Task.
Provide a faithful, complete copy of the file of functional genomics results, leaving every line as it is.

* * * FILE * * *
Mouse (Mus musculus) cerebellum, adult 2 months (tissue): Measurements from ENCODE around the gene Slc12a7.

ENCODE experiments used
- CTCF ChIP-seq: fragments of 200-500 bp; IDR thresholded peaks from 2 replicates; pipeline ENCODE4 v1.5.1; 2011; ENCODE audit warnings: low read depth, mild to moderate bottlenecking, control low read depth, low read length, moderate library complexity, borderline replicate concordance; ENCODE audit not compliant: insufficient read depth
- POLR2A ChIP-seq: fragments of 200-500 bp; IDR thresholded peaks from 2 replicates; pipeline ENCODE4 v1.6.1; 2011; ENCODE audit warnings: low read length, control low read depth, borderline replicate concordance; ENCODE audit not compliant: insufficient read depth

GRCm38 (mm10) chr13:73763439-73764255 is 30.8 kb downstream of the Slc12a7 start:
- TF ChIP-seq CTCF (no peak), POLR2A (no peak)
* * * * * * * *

Mouse (Mus musculus) cerebellum, adult 2 months (tissue): Measurements from ENCODE around the gene Slc12a7.

ENCODE experiments used
- CTCF ChIP-seq: fragments of 200-500 bp; IDR thresholded peaks from 2 replicates; pipeline ENCODE4 v1.5.1; 2011; ENCODE audit warnings: low read depth, mild to moderate bottlenecking, control low read depth, low read length, moderate library complexity, borderline replicate concordance; ENCODE audit not compliant: insufficient read depth
- POLR2A ChIP-seq: fragments of 200-500 bp; IDR thresholded peaks from 2 replicates; pipeline ENCODE4 v1.6.1; 2011; ENCODE audit warnings: low read length, control low read depth, borderline replicate concordance; ENCODE audit not compliant: insufficient read depth

GRCm38 (mm10) chr13:73763439-73764255 is 30.8 kb downstream of the Slc12a7 start:
- TF ChIP-seq CTCF (no peak), POLR2A (no peak)